ARCHITECTURE: Eichler Homes

In the land of the Eichler, a growing Bay Area real estate battle
The rear of the Eichler home of Vilma and Don Buck photographed in Sunnyvale, Calif., Tuesday, Aug. 30, 2016. The couple has lived in their Eichler for 50 years. Built as high-quality affordable homes in the middle of the last century, modest, airy, glass-lined Eichler homes are now highly sought-after -- and valuable. (Patrick Tehan/Bay Area News Group)

Where you’ll find Eichler homes

  • There about 10,500 Eichlers in Northern California.
  • From 1949-74, they were built in tracts in Sacramento, Marin County and San Francisco; in Concord, Walnut Creek, Oakland and Castro Valley in the East Bay; and all over the South Bay and Peninsula, including Redwood City, Los Altos, Sunnyvale, Santa Clara, Cupertino, Mountain View, Los Gatos and San Jose.
  • Palo Alto has the most Eichlers: about 3,000, with two tracts that are on the National Register of Historic Places.
  • Sunnyvale has about 1,125 Eichlers. Apple co-founder Steve Wozniak grew up in one, as did Mayor Glenn Hendricks.
  • San Mateo’s The Highlands is the largest contiguous development of Eichler homes, with more than 700.
  • Concord boasts three Eichler tracts (Rancho del Diablo, Rancho de los Santos and Parkside), with about 175 homes.
  • Walnut Creek’s Rancho San Miguel has about 375 Eichlers.
  • For more information on Eichlers and issues involving the homes, see EichlerNetwork.com.

People in Glass Houses: The Legacy of Joseph Eichler

Eichler City: Midcentury Modern in Silicon Valley

EICHLER NEIGHBORHOODS

The Past, Present and Future of Eichler Homes

Tract Housing in California, 1945-1973: A Context for National Register Evaluation.pdf

A Notable Exception: Eichler Homes
Some postwar housing developers did maintain a policy of non-discrimination, selling houses to all qualified buyers without regard to race or other characteristics. The most well known of these was Eichler Homes in the Bay Area, headed by Joseph Eichler. The company sold one of its houses to an Asian-American family in 1950 or 1951. Sales to Asians increased from that time on in Eichler Homes tracts in the Palo Alto area and the South Bay, apparently without controversy. In 1951, Eichler built a house for the family of Franklin H. Williams, director of the western region of the National Association for the Advancement of Colored People (NAACP). Concerned that selling a house in one of his tracts to an African-American might jeopardize his FHA financing, Eichler acquired a single parcel in Palo Alto, outside of any larger tract, on which to build the house for Williams. The Williams family lived in the house until the early 1960s, when Franklin moved to Washington to serve in the Kennedy administration. In Washington, Williams played a principal role in organizing the Peace Corps, and was appointed U.S. ambassador to Ghana during the Johnson administration.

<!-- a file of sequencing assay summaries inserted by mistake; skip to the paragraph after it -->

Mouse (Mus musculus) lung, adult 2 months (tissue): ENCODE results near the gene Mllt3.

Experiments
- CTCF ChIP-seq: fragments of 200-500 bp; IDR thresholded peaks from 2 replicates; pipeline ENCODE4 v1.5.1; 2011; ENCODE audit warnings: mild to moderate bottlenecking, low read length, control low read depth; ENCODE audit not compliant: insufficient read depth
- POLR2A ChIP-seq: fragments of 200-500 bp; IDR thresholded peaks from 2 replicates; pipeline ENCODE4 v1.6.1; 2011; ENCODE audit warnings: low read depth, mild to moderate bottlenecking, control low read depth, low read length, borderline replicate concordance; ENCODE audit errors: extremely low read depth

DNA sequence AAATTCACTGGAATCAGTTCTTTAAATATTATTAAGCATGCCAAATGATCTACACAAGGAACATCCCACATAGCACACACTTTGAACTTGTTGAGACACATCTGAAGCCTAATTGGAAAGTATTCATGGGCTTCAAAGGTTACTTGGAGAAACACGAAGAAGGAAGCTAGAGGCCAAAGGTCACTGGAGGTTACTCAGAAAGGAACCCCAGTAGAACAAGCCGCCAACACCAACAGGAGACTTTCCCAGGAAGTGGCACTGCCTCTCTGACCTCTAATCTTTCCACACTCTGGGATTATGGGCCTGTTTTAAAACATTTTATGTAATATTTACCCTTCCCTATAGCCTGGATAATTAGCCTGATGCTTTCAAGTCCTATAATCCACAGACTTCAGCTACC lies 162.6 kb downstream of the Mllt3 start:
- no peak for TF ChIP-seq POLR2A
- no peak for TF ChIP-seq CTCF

Three years after the construction of the Frank Williams house, Eichler sold a house in his Greenmeadow subdivision in Palo Alto to an African-American scientist and instructor at Stanford, and the scientist’s West Indian wife. From that time on, Eichler Homes maintained a policy of non-discrimination and sold about 30 to 40 houses per year to African-Americans and other racial minorities.29 Eichler Homes did try to prevent clustering of African-American families within their subdivisions, thinking that clustering might have an adverse effect on future sales. They did this by encouraging African-American buyers to pick lots that would avoid clustering, and were honest with buyers in stating their motives.
The company was quiet rather than crusading about its sales policy, never seeking publicity over the issue or deliberately marketing to minorities. Nonetheless, Eichler Homes became well known, not only in the Bay Area but nationally, for their policy of non-discrimination. Joseph Eichler demonstrated his commitment to open-housing policies by resigning from the National Association of Home Builders in 1958 over the Association’s support for racial restrictions.

With Sunny, Modern Homes, Joseph Eichler Built The Suburbs In Style

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